In the first KYD No. 22 teaser, our Interviews Editor Gerard Elson is in conversation with the one and only Nick Cave!

Nick Cave (c) Cat Stevens lores copy

Nick Cave; Image ©Cat Stevens

Each year it becomes trickier to say what Nick Cave is.

In 20,000 Days on Earth (2014), a fantasia-like exploration of Cave’s imaginative practice by British filmmakers Iain Forsyth and Jane Pollard, Cave doesn’t exactly clarify the matter, deadpanning in his opening narration: ‘At the end of the twentieth century, I ceased to be a human being.’ His remarkable longevity almost supports the claim. Taking Cave as an avatar for the figure of the artist – monomaniacal, vulnerable yet assured of his vision – the film offers a sort of ‘rock doc’ inversion of Borges’ story ‘Shakespeare’s Memory’ (1983), wherein a scholar is mystically bestowed the memory of his idol – which, he makes clear, elucidates only ‘the circumstances of the man. . . circumstances [which] do not constitute the uniqueness of the poet’.

For the disciple of the work, biography is a poor substitute for insight into the enigmatic workings of the mill of inspiration. We want access to the poet – the finessed, mediated self, the projected ‘I’ – and in 20,000 Days it’s that Nick Cave who we get. If the film conveys any concrete truth about Cave the man, it’s that he writes, and works, constantly – almost compulsively. ‘Mostly I write,’ he says in the film, ‘tapping and scratching away, day and night sometimes. But if I ever stop for long enough to question what I’m actually doing, the why of it… Well, I couldn’t really tell you. I don’t know.’

This dogged commitment to pushing his own envelope has resulted in a C.V. that reads like a dreamy, if somewhat precocious, child’s list of things I want to be when I grow up: score composer, novelist, screenwriter, librettist, actor, songwriter, singer, musician, rock star: this is Nick Cave.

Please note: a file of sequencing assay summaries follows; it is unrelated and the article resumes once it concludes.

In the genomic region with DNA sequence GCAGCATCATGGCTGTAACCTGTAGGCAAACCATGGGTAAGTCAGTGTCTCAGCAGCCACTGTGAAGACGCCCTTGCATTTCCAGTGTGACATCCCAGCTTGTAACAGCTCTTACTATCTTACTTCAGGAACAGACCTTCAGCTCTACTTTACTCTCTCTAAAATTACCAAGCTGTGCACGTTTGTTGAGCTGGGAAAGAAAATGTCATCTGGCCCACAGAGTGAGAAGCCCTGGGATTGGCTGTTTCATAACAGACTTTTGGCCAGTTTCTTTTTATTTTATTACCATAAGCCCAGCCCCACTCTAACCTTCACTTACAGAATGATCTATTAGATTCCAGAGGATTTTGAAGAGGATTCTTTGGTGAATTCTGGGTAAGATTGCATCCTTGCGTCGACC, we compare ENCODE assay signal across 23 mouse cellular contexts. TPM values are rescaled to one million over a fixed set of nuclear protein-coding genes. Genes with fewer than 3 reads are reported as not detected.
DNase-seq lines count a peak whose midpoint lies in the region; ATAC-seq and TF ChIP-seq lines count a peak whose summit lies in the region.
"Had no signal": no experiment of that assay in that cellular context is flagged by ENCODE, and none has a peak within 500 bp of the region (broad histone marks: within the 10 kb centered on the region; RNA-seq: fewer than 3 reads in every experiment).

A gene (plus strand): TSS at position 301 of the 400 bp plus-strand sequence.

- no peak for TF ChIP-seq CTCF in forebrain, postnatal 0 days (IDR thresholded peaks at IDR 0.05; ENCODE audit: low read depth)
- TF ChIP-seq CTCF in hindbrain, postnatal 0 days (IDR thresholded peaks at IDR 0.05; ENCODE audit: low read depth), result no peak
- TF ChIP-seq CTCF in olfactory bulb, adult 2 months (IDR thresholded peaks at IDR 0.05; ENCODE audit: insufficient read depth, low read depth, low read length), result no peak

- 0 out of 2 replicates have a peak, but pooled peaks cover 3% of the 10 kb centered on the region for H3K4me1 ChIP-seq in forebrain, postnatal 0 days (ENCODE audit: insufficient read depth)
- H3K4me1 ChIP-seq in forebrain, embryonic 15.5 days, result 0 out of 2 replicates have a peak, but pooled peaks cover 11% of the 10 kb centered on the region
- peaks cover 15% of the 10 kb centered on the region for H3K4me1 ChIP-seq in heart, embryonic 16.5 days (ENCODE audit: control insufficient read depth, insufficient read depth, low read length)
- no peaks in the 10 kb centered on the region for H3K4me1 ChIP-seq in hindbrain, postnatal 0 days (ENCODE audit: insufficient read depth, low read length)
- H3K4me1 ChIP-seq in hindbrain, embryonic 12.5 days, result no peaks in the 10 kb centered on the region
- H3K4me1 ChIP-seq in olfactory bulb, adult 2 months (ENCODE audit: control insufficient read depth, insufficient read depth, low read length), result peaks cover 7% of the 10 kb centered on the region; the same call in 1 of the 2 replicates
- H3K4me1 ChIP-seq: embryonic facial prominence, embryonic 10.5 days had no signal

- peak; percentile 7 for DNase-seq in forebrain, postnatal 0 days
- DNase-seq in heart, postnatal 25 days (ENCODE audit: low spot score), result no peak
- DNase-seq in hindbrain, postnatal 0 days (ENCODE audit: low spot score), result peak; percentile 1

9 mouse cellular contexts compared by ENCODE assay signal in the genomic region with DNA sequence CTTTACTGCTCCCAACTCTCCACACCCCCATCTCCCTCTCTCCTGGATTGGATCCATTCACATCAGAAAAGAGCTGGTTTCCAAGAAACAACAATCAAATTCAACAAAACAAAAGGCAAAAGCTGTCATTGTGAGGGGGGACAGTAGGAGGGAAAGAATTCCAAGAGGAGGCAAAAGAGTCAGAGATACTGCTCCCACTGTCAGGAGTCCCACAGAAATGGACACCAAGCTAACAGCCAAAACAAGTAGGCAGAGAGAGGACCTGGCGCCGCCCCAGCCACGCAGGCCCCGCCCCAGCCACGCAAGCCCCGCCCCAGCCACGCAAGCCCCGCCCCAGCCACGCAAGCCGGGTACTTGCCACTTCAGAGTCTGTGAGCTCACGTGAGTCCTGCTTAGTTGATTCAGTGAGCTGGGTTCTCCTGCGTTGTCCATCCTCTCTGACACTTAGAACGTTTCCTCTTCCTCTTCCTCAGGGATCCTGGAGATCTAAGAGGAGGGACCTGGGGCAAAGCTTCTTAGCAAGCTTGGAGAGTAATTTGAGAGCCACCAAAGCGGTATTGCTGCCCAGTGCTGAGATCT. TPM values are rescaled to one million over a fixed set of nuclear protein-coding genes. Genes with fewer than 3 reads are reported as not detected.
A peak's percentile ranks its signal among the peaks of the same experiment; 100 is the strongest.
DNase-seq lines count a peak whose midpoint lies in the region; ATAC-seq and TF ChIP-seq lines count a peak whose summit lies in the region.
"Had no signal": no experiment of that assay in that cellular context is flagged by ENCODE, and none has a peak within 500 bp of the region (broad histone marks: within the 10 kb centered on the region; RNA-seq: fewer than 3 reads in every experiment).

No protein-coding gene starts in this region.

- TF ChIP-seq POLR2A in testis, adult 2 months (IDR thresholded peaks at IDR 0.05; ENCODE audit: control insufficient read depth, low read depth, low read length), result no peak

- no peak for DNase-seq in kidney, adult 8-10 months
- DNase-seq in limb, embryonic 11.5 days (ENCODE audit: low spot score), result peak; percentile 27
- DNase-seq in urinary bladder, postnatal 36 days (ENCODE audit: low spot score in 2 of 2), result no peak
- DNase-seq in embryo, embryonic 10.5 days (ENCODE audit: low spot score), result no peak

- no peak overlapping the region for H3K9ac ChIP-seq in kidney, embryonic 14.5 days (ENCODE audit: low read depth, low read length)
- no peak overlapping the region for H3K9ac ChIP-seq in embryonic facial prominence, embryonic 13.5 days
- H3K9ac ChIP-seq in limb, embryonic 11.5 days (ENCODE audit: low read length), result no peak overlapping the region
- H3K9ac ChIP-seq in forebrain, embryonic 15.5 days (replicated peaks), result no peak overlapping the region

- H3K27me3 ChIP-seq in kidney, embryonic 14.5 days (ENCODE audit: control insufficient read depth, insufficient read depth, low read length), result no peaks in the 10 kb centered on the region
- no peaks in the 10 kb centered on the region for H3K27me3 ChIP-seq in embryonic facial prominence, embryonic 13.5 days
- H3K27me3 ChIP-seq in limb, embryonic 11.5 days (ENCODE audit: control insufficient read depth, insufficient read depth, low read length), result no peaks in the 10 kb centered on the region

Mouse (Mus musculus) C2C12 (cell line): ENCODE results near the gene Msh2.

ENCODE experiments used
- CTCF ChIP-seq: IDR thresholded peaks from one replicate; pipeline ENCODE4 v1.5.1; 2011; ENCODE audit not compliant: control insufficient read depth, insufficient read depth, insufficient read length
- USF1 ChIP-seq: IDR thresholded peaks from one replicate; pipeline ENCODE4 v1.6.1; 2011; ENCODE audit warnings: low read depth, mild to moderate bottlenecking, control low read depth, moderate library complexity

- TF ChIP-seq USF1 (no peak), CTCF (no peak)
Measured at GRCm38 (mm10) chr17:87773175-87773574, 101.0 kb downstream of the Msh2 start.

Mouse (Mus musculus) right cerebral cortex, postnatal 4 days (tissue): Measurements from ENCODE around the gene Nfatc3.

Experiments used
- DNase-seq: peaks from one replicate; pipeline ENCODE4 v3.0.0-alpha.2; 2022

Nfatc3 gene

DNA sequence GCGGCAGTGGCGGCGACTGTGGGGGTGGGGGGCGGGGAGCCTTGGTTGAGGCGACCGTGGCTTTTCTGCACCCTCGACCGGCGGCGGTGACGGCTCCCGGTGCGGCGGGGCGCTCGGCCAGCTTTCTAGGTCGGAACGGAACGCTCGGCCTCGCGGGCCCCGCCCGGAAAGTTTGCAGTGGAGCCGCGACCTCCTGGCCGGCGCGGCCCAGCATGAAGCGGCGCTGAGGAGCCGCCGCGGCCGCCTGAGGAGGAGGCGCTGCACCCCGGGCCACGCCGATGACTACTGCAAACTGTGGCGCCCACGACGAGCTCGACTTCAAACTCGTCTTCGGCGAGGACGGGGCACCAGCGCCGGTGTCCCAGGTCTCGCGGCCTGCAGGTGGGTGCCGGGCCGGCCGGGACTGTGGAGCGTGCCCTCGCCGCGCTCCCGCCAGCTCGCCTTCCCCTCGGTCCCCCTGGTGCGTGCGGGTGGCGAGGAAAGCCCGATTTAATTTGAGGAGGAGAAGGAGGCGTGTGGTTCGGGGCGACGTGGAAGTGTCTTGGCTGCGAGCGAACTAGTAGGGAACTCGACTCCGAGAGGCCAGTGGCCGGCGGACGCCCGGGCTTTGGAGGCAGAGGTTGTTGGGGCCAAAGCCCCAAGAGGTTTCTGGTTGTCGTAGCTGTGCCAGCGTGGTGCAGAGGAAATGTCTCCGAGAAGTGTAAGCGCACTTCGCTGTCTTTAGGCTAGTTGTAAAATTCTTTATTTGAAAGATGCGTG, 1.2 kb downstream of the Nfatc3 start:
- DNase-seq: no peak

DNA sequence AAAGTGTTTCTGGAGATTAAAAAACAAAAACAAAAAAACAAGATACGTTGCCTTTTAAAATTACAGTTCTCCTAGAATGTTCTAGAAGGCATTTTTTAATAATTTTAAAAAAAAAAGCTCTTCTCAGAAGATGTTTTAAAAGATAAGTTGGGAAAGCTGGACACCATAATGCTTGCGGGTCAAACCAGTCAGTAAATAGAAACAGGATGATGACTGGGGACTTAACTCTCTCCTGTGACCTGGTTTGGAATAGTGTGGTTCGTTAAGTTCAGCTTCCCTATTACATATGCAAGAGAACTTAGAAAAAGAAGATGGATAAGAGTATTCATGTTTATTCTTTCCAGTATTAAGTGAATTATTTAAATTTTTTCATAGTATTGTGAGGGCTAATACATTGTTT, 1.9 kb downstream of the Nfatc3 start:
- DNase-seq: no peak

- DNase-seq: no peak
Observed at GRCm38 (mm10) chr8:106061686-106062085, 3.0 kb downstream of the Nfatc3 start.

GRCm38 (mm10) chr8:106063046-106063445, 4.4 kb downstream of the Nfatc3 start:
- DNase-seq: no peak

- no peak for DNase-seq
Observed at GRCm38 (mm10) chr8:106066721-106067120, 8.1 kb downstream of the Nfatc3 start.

It’s his work as a songwriter and performer that’s earned Cave his renown. In interviews he’s quick to explain how the other pursuits are means of rejuvenating the music, and it’s not difficult to believe him. From the scabrous post-punk assaults of The Birthday Party (1978-83) to the sparse, crepuscular compositions that made Push the Sky Away (2013) the highest-selling album in the career of Nick Cave and the Bad Seeds (1983-present), Cave’s restless and increasingly liquid voice has always found its keenest expression in his songs.

The American critic Greil Marcus has said that ‘the best songwriters are less afraid of words than poets can afford to be’. Cave has never been word shy. With his new book, The Sick Bag Song, he makes the nervous leap from rock lyricist to poet. The prose-verse hybrid might be his strangest concoction yet. One part demented travelogue, one part portrait of the artist as a not-so-young showman, and one part reflection on love, creativity and inspiration, the book had its beginnings on airplane vomit bags scrawled on by Cave during The Bad Seeds’ twenty-two city tour of North America in 2014. In the edition currently available through the website, these ‘sick bags’ are replicated throughout.